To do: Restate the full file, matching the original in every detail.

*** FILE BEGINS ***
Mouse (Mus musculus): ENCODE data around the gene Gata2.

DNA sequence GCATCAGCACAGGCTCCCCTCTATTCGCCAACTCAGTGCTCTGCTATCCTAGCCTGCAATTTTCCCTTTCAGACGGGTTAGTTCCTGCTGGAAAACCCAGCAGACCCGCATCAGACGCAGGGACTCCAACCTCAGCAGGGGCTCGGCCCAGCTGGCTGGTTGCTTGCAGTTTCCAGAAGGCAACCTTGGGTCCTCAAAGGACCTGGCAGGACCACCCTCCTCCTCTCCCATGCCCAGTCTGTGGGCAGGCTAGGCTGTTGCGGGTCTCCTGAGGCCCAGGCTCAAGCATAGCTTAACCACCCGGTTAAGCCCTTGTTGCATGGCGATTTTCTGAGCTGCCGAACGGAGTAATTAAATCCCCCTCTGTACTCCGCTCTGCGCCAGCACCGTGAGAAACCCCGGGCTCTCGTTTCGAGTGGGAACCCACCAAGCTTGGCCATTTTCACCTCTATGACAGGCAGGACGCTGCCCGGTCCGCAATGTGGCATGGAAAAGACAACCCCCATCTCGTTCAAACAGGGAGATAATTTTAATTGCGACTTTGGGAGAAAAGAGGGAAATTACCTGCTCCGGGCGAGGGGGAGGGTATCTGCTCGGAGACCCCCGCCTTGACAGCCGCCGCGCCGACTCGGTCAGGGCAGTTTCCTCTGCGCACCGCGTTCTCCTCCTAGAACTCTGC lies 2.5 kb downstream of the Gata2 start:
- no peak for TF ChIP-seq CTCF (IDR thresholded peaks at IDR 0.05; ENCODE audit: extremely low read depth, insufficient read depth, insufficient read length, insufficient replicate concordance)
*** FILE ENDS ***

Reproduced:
Mouse (Mus musculus): ENCODE data around the gene Gata2.

DNA sequence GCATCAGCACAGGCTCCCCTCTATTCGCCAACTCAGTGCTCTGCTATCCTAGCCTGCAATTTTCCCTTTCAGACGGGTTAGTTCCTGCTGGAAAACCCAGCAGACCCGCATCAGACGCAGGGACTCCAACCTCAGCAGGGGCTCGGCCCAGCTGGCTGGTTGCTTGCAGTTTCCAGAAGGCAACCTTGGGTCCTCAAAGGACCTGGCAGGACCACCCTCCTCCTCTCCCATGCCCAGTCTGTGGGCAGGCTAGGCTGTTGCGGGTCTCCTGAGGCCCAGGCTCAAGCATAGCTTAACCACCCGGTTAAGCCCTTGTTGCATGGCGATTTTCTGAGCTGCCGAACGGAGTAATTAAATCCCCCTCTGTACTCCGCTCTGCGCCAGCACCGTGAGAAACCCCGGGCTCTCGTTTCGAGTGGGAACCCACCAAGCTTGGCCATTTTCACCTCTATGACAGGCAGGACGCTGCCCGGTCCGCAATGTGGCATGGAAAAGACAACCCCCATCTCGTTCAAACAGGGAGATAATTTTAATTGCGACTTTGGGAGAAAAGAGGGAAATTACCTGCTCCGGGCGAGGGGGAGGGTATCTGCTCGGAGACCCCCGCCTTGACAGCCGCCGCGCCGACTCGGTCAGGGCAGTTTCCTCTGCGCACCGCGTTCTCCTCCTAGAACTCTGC lies 2.5 kb downstream of the Gata2 start:
- no peak for TF ChIP-seq CTCF (IDR thresholded peaks at IDR 0.05; ENCODE audit: extremely low read depth, insufficient read depth, insufficient read length, insufficient replicate concordance)